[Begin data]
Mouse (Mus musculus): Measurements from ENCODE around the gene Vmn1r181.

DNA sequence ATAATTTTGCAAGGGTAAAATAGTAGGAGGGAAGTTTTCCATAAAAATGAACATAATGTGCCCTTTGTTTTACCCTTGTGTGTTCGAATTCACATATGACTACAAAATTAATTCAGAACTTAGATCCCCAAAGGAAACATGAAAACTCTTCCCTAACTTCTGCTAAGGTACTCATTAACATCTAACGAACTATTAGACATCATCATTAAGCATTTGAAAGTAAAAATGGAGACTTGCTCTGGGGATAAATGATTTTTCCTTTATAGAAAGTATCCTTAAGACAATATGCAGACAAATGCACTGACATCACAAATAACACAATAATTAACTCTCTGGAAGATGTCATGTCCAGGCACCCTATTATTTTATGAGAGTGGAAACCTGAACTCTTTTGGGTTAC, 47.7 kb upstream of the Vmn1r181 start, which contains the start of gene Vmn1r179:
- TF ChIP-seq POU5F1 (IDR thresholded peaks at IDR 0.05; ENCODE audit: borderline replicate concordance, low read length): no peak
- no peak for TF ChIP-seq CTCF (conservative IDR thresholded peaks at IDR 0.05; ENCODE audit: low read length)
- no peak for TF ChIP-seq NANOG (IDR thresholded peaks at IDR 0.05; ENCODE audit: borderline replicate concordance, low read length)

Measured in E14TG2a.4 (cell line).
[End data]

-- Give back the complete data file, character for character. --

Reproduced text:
Mouse (Mus musculus): Measurements from ENCODE around the gene Vmn1r181.

DNA sequence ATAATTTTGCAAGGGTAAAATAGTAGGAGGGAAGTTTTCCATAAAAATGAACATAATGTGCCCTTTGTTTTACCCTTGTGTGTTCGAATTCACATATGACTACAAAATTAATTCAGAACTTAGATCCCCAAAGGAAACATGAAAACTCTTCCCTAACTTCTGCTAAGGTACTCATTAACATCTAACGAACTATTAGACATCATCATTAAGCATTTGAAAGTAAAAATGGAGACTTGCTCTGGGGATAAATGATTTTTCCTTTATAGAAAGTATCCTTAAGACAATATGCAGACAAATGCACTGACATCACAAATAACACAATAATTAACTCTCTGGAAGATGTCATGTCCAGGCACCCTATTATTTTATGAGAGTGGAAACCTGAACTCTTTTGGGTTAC, 47.7 kb upstream of the Vmn1r181 start, which contains the start of gene Vmn1r179:
- TF ChIP-seq POU5F1 (IDR thresholded peaks at IDR 0.05; ENCODE audit: borderline replicate concordance, low read length): no peak
- no peak for TF ChIP-seq CTCF (conservative IDR thresholded peaks at IDR 0.05; ENCODE audit: low read length)
- no peak for TF ChIP-seq NANOG (IDR thresholded peaks at IDR 0.05; ENCODE audit: borderline replicate concordance, low read length)

Measured in E14TG2a.4 (cell line).